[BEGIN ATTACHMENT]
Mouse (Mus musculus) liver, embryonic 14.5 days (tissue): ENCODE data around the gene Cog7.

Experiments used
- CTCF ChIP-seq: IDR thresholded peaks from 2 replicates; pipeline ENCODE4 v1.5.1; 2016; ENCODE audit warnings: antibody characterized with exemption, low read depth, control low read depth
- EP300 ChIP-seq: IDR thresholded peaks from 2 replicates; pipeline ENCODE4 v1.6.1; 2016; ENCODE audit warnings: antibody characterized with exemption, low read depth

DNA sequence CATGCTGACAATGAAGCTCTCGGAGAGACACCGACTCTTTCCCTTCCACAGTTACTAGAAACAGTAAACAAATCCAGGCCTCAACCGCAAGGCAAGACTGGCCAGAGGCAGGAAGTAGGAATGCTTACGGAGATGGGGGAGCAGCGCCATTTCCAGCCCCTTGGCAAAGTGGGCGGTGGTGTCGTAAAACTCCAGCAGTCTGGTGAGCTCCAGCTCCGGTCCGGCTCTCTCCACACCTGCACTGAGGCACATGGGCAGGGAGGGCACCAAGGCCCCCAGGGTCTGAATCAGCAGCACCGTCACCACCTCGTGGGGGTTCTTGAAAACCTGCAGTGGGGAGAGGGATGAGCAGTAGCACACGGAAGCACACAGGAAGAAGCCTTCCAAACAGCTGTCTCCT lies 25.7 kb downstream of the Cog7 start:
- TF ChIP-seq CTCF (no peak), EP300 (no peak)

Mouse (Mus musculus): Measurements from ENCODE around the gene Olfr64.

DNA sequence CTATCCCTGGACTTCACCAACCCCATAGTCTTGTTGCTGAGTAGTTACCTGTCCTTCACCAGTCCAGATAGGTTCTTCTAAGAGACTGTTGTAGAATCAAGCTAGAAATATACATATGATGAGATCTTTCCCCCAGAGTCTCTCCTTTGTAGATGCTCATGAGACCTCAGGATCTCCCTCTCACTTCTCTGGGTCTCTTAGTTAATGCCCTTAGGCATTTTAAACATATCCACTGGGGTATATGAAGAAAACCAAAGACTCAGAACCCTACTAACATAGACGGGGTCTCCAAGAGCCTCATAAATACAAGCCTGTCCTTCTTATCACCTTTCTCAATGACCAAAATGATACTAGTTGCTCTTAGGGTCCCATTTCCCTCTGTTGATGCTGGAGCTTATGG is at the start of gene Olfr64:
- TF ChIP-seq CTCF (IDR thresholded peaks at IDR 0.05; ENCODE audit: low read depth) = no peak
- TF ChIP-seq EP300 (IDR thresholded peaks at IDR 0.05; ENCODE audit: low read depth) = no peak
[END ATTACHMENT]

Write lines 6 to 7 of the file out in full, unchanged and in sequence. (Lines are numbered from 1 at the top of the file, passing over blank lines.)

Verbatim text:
- TF ChIP-seq CTCF (no peak), EP300 (no peak)

Mouse (Mus musculus): Measurements from ENCODE around the gene Olfr64.